Timothy Mays was a former Student Nonviolent Coordinating Committee (SNCC) worker and member of the Black Panthers in Lowndes County, Alabama. He became famous to the world on March 7, 1965 in Selma, Alabama. Mays was among the civil rights marchers who set out that day to cross the Edmund Pettus Bridge and were beaten and tear gassed by Alabama State Troopers. News cameras were there when a State Trooper clubbed and knocked down Mays, who was carrying an American flag, which he kept aloft throughout the entire violent episode of the attempted march. "A trooper knocked me down, but I wouldn't drop the flag," he said. "I held on to it. My intention was to keep that flag until I died." Despite offers to buy the American flag for as much as $50,000, Mays would not sell it for any price. Instead, he promised to donate the flag to the Selma-Montgomery Historic Trail Interpretive Center now being built in Lowndes County.
Timothy Mays died on Wednesday, July 8, at 8:00 a.m. from complications relating to his injuries in a car crash two years ago. He was sixty-one years old.
Timothy Mays was born in White Hall, in Lowndes County, Alabama. His mother, Mary Francis Mays, was a pillar of the Civil Rights Movement in Lowndes County. Timothy Mays was a SNCC worker in Mississippi and then went on to work in Pike, County in Troy, Alabama, where US Representative and former SNCC Chairman John Lewis is from. Mays worked in the Tuskegee Institute Community Education Project (TICEP) while a student there. Mays was also a member of the Black Panthers community self defense unit, where he served as co-chairman of security operations, formulating plans concerning the defense of homes in case of attack by the Ku Klux Klan.
Targeted by Klansmen to be murdered, Mays was shot at on a number of occasions. Mays' mother was one of the people who lived in Tent City, a settlement on Black-owned property, near Route 80 in Lowndes County, formed in 1965 for sharecroppers who were kicked off their land for voter registration activity. Timothy Mays worked to make sure Tent City inhabitants got fed and helped them find new housing. He also worked on other, similar projects to help Blacks who were evicted from their land.
Timothy Mays was a close and trusted friend of Stokely Carmichael. Between the time that Carmichael left SNCC in 1967 and when he moved to Africa in 1969, he made secret return trips to Lowndes County. When he came into town, Carmichael always traveled with Mays. While they were both in SNCC together, Carmichael regularly deposited copies of his papers with Mays for safekeeping.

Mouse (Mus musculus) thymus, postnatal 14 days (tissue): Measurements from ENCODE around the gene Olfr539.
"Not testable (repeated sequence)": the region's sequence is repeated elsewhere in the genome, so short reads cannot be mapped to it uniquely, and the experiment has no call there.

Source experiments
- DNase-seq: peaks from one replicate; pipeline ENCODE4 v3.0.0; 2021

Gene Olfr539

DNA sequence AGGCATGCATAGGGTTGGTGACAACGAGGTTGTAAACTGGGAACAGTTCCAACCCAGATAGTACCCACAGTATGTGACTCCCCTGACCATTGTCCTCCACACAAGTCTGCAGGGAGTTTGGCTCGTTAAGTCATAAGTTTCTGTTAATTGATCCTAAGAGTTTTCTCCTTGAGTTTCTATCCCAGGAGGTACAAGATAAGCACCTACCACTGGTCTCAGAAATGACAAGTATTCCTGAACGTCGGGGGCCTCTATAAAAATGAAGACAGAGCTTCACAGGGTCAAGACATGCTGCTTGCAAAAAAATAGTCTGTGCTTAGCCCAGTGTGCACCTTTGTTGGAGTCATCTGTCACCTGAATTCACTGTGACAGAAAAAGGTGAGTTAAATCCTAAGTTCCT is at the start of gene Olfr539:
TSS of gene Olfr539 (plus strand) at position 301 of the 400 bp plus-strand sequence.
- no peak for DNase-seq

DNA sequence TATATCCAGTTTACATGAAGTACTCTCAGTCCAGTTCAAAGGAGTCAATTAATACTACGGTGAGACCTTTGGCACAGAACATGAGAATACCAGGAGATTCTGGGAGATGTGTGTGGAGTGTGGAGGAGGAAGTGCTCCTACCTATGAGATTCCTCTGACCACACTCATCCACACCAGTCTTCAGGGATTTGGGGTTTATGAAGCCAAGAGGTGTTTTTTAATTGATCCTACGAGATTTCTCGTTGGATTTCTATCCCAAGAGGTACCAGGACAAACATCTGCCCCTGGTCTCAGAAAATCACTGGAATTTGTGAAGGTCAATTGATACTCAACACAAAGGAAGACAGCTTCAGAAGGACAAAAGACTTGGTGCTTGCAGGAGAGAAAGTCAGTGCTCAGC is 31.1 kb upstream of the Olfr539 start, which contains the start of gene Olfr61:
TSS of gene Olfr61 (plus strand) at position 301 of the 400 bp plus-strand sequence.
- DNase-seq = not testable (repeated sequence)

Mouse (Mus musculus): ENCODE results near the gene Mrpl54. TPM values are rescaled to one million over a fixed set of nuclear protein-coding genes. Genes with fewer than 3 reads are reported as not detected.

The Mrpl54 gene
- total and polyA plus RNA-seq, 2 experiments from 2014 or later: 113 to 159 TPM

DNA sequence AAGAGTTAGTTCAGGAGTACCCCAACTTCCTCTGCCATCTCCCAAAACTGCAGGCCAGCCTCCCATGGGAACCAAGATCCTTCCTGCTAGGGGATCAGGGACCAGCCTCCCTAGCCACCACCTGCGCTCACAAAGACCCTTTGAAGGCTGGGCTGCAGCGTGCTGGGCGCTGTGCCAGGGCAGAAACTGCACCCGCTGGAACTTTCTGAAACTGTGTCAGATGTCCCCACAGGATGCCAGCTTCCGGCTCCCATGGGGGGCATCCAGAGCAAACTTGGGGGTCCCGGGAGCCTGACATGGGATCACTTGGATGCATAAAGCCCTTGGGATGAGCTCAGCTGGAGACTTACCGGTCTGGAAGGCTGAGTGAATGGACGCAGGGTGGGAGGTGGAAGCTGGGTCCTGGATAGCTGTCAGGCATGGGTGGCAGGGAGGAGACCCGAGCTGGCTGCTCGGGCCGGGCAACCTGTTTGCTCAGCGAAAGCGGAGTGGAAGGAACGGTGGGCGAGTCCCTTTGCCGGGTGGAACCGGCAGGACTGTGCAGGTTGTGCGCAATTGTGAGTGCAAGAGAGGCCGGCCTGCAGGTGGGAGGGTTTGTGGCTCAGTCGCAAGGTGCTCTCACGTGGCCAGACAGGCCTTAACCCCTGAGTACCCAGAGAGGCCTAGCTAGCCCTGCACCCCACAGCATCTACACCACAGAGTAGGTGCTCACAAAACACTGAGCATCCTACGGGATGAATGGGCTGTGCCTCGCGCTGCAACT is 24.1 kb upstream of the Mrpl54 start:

Timothy Mays represented himself in civil rights lawsuits on a number of occasions and won each time. During the Selma to Montgomery March in 1965, there were student demonstrations at Alabama State University in Montgomery. Governor Wallace ordered Mays expelled from Alabama State for his participation in the demonstrations. Timothy Mays won a suit on his own behalf to be readmitted into the university, where he subsequently finished his Bachelors degree. More recently Timothy Mays represented himself in a discrimination suit after he was fired from Department of Transportation. Mays won, getting his job back and was awarded back pay, which he had not received before his death. After he won his job back, Mays was transferred to the Alabama Bureau of Tourism and Travel, where he was working until this week.
Former Lowndes County, Alabama SNCC worker Scott B. Smith said, "Timothy was a man before his time in Montgomery." Mays did not believe that the Black church establishment in Montgomery had the interests of the people at heart. He frequently came up with his own ideas for civil rights work, which he pursued independently. When Hyundai was looking for a factory location in the South, it was Mays who spoke with the company's president and convinced him to put the plant in Montgomery. The state of Alabama held a banquet honoring Mays for his contribution to improving its economy.
"Timothy was a walking historical dictionary who pursued civil rights even until his death," Smith said.
FUNERAL INFORMATION (UPDATE):
- Funeral services will be held on Wednesday, July 13, 2005 at Bell's Funeral Home in dowtown Haynesville, AL (near the post office). Viewing of the body will be from 10-11 a.m.
- After the fueral there will be mixing and some food (prepared by Timothy Mays' mother, Mary Francis Mays), at the White Hall City Hall and Community Center.
This obituary was based on interviews with Scott B. Smith and Linda Dehnad and the following news reports:
- Civil rights activist Mays dies at age 61 (Montgomery Advertiser)
- Timothy Mays: Civil Rights Activist Dies at Age 61 (National Park Service)
View recent video of Timothy Mays speaking about Bloody Sunday here.
UPDATE 7/14: Additional details about Tent City (general location and year of formation) added in paragraph four.